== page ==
I walked into the pale yellow guest room to check on things before she arrived. I had put fresh reddish Gerber daisies in a squat glass vase on the dresser. Narrow, with a too-tight closet and a good twin bed, the room was upstairs and across from mine. You got a broad view of downtown, and in the distance the span of masterful mountains, breathtaking in sunsets. I had lived in the “baby room” for years, but had finally graduated to the next room size after my older sibs, Vanessa and Guy, left for college. Aunt Cecily had told Mom on the phone the same room was fine, don’t go to any bother, she liked the view, watching the old hometown morning until night as it revealed “its funny little life.”

She wasn’t usually in it much, anyway. Our place was more her bed and breakfast stop, but no one complained. We looked forward to seeing what she brought along with her this time–a weird house gift, a story to top all others, a new pet (like the pretty but obnoxious parrot she took everywhere for a year). One visit when I was ten, she brought a beautifully three-piece suited–with perfectly trimmed goatee and mustache–older man with her. He just stayed for a long brunch and flew right back to Chicago after a second home brewed iced tea, the best he’d ever tasted he told my mother, then touched his lips to her hand. Aunt Cecily had introduced him as a successful playwright, one of her best friends. It took Mom days to stop revisiting that experience. Dad got sick and tired of it and spoke up for a change. He said he was just some “Midwest dandy and luckily not all men were required to be so extremely gallant.” The “dandy” and “gallant” I’d had to look up. They were so old fashioned.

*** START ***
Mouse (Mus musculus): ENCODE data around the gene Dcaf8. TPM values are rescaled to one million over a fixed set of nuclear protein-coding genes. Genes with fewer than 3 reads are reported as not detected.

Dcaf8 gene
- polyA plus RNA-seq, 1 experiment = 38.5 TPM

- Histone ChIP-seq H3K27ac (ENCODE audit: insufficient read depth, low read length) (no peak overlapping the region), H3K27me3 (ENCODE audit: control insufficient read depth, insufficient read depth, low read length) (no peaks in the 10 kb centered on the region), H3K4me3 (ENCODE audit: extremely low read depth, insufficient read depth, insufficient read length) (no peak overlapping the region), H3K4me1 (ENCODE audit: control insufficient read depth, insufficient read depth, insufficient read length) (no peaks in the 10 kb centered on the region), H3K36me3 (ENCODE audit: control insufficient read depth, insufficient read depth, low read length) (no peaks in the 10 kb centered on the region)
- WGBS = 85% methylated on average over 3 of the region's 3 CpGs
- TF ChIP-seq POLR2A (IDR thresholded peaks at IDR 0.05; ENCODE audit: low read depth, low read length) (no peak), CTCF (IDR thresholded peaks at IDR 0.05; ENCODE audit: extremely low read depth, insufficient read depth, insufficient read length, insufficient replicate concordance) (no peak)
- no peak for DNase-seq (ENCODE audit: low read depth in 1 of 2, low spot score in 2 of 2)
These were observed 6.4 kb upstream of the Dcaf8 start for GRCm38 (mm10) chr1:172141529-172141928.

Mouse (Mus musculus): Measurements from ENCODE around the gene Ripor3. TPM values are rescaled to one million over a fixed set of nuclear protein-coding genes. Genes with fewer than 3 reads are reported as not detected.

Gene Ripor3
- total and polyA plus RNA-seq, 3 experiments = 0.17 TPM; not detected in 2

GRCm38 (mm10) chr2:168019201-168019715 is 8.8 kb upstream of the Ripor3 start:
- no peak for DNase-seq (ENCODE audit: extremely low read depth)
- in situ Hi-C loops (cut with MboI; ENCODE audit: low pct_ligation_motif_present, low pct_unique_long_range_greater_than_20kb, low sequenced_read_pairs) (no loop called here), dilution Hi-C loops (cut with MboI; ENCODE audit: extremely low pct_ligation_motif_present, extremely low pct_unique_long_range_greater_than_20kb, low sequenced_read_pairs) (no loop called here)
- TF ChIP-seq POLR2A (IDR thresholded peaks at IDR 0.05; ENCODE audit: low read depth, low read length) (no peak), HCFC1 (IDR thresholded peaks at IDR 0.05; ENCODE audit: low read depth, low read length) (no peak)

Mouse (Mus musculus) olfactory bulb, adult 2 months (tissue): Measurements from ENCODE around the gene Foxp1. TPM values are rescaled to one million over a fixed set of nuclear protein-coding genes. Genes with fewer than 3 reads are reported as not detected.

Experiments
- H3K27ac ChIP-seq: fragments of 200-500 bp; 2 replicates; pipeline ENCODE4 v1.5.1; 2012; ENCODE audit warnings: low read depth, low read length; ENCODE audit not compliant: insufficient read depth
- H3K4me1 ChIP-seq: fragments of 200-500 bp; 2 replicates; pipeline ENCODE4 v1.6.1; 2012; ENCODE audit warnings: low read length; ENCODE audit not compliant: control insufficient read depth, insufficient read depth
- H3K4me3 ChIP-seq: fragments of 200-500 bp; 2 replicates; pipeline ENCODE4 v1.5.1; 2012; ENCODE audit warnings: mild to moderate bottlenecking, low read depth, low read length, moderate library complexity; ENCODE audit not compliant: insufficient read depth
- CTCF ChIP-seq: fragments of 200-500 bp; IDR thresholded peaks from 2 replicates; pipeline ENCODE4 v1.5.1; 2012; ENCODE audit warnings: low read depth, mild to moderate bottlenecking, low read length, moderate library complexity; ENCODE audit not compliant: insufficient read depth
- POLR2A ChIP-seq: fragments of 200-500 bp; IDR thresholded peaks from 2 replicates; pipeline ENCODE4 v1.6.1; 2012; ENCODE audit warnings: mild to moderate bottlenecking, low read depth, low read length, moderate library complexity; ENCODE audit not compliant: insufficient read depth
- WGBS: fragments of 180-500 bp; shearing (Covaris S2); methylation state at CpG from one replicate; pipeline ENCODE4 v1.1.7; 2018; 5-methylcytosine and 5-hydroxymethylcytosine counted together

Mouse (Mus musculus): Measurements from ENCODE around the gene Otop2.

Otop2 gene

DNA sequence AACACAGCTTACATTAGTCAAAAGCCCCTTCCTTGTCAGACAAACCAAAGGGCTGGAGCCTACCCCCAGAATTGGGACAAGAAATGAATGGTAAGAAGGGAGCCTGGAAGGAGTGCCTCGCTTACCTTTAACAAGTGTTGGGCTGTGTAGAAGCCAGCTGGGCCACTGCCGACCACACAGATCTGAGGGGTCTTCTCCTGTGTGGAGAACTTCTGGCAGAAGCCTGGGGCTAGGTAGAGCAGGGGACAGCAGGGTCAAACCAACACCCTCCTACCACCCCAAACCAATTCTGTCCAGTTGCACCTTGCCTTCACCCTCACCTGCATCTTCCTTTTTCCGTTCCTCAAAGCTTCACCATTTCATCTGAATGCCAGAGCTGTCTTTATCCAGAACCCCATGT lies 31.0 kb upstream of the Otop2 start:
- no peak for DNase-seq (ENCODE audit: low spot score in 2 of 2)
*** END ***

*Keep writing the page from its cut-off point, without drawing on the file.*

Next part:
The room was perfect, down to new floral Laura Ashley pillow shams and the antique rocker in a corner. A sage green candle was next to the flowers. I’d also stacked a choice of books on the bedside table: one poetry, one mystery-thriller, one about outer space.

“Why outer space?” Mom had asked.

“She’ll like it. Aunt C.’s someone only interested in the future and is completely about travelling.”

Mom laughed, gave me a quick squeeze.

******

“I’m here, I’ve arrived, I can smell the potato salad and fresh rolls!”

Aunt C. swooped in after she set down her bags and threw her arms around Mom, then me, then Dad. I nearly got lost in the folds of her pink linen open cardigan, so voluminous and drapey. I admired her style: silver sandals, black linen pants, pink tank beneath the light cardigan. She vibrated with enthusiasm. And that fragrance, what is it? Light but warm. It’s her hair, I thought. Or her tawny skin–like sunlit wildflowers had hitched a ride with her.